Thursday, January 17, 2008

37. Judge Death Gets Ugly and the Hipster Daughter Gets Squeamish

August 1996: As if to complement the reprints of "Necropolis" over in the Megazine, there's a new seven-part Judge Death adventure running in the weekly. This is "Dead Reckoning," by John Wagner and Greg Staples, and features Death escaping from custody again and making his way back to Deadworld to lick his wounds, only to find that thanks to a timeshift, he's back in the final days of that world's great cull of its populace, and he's soon confronted by his passsst sssself and the other Dark Judges. Death has stolen the body of an aging M-C 1 citizen, and instead of his robes of office, is wearing a dress.

It's a good lineup at this time, with Dredd supported by Slaine in Book One of "Treasures of Britain" by Pat Mills and Dermot Power, Durham Red by Peter Hogan (as Alan Smithee) and Mark Harrison, and a pair of new series which will run for about three months, throughout a number of short stories illustrated by different artists. Outlaw is a future-frontier world story by Paul Neal with art this week by Marc Wigmore, and Black Light is a modern-day thriller about a special ops team assembled by the president to hunt down rogue agencies acting without his authorization. It is written by Dan Abnett and Steve White, and art on this installment is by John Burns, who is completely suited for a contemporary conspiracy thriller and turns in some brilliant artwork. Neither series, however, gets much attention from the fans, and neither will return after these first outings, although Showtime had an option to make an Outlaw TV series for several years and never did anything with it.

As Tharg, David Bishop has picked up a very odd - for Tharg - habit of letting us know precisely what issues, six months down the line, certain thrills will be returning. Over the last couple of weeks, he's let us know that the second book of this Slaine story will begin in prog 1024, and that Sinister Dexter will be back in prog 1025. Today's Tharg likes to sneak new things on us; some things have to be revealed via Diamond Distributors' catalog of advance solicitations, but there are still occasional surprises in store for today's readers without any advance warning. I like the present style better, to be honest.

* * *

When my son started reading 2000 AD with me, at prog 800, my daughter immediately protested that she was being left out. I explained that she might be a shade too young for the comic, but that she could start when she turned nine. She reminded me after Christmas that she's nine now and wants to read with us. So since prog 1000 and meg v.3 #20 were both jump-on issues, she has settled in and now I get the enormous pleasure of having the kids talk shop, sometimes without including me in their conversations. But when I am included, it's pretty fun, too.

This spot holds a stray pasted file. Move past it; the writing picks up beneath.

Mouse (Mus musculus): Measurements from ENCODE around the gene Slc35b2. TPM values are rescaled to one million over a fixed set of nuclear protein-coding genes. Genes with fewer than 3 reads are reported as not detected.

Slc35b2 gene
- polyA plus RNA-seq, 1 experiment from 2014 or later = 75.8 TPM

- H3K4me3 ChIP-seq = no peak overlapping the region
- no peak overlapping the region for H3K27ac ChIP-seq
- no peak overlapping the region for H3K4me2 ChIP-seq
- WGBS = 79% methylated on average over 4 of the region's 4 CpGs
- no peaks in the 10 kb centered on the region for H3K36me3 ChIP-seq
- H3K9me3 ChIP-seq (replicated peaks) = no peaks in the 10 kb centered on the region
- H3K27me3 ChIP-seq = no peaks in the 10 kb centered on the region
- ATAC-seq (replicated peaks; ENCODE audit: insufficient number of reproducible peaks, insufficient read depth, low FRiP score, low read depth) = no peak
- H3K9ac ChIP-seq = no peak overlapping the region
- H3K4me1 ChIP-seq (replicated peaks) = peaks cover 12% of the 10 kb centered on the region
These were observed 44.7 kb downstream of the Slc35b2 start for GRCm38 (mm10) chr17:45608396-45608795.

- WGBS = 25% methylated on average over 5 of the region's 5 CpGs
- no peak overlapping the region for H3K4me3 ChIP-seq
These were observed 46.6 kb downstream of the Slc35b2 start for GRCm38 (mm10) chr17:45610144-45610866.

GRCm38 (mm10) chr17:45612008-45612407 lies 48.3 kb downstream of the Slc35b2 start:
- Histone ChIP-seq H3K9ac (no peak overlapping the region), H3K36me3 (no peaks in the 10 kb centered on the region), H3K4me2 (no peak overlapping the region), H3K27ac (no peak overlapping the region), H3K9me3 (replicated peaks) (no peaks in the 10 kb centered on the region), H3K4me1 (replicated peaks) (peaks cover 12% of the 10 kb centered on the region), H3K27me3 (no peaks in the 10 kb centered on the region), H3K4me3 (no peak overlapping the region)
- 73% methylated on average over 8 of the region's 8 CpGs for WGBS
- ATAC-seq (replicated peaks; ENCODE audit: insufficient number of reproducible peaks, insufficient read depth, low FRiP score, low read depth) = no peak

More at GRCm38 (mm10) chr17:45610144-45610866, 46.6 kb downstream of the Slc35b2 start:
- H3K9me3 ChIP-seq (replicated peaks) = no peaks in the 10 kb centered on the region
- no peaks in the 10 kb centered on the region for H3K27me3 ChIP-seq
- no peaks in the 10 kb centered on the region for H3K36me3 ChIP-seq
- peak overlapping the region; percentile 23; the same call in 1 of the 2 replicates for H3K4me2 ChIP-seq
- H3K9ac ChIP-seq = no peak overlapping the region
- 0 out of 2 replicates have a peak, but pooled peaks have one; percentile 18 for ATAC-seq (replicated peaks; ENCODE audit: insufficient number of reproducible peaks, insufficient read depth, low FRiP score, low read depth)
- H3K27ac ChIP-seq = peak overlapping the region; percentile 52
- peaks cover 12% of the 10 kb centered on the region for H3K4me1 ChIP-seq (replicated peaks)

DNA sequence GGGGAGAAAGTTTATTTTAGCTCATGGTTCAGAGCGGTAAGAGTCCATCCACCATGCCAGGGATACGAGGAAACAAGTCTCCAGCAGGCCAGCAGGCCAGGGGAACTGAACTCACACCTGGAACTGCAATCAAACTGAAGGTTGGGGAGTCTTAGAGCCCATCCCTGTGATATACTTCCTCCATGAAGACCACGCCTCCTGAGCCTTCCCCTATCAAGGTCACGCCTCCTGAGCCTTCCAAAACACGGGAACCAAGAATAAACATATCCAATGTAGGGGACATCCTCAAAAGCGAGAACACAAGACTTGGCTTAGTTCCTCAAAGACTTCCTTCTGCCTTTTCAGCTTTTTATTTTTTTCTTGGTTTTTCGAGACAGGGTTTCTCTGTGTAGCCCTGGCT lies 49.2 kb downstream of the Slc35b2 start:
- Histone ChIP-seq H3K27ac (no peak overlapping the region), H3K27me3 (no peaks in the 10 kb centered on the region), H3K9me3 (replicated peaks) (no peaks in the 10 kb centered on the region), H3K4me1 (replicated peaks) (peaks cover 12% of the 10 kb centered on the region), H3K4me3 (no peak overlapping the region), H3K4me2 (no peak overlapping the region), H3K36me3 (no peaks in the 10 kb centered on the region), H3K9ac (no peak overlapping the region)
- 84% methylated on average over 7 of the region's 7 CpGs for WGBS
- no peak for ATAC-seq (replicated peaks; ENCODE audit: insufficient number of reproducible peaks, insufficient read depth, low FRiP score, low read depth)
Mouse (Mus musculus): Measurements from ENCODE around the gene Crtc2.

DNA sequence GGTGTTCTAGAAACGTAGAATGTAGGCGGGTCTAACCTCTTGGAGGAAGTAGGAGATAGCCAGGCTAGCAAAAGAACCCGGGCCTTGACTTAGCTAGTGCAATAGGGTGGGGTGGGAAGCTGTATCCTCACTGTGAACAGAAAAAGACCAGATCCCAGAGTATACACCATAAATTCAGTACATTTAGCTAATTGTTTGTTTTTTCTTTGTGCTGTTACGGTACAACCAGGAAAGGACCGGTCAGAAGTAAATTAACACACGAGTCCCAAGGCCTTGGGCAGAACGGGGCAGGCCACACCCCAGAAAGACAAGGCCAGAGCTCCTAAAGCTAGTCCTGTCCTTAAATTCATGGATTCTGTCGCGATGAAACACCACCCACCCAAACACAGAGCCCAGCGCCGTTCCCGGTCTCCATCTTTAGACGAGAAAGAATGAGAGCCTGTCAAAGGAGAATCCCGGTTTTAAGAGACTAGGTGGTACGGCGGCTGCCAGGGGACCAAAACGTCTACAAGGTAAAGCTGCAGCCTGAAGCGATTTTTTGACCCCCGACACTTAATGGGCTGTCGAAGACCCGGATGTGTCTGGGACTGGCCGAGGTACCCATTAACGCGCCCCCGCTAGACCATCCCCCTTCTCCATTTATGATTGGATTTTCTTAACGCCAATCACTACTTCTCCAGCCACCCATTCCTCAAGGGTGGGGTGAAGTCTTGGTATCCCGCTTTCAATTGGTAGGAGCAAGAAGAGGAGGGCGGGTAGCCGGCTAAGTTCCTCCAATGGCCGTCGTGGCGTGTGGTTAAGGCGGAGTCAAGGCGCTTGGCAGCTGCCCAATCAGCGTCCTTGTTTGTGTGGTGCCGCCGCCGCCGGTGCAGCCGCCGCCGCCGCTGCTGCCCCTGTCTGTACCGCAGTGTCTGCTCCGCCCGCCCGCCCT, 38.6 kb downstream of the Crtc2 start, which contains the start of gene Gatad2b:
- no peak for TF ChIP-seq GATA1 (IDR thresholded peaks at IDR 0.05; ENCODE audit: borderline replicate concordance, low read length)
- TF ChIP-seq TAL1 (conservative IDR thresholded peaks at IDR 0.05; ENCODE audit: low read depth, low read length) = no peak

For example, the other night, the Hipster Son spent several minutes reading The Complete Nemesis the Warlock Vol. 2 before bed, and when I told the kids to wrap up their reading, he returned the book to the library table, mumbling just loud enough for me to hear, "If I ever have a wife, I won't put a bomb in her head."

I replied, "You only just now figured out that Torquemada's a complete freak?"

"I KNOW he's a freak, Dad, I just didn't think anybody was that crazy!"

The Hipster Daughter chimed in, asking "What are you talking about?"

"In Nemesis the Warlock, Torquemada's got a micro-bomb in his wife's skull!"

"Oh, my GOD!" she shouted.

There's actually been a fair amount of shouting. Prog 1002 featured the chemical preparation of Judge Death's latest host body, a facet of the stories which readers have understood since '82 or so. But these are stories I came to as a teenager, and I suppose it never occurred to me how outre and dark some of the fiction will appear to a youngun. Admittedly, my daughter is the most melodramatic child on the planet, but I was still amused by how over-the-top her reactions to that cliffhanger were. There were yelps and shouts and when she finally finished the issue, she brought it to me with her face frozen in an exaggerated wince and her eyes wide. "That's scaaaaaary," she explained.

"Well, Sweetie, if it's too scary, you can wait until you're a little older to read..."

"NO! NO! I want to READ!"

Addictive stuff, thrillpower!

Next time: Readers' letters. Do you think people are going to overreact spectacularly about those "Necropolis" reprints in the Meg? You bet!

(Originally published 1/17/08 at LiveJournal.)

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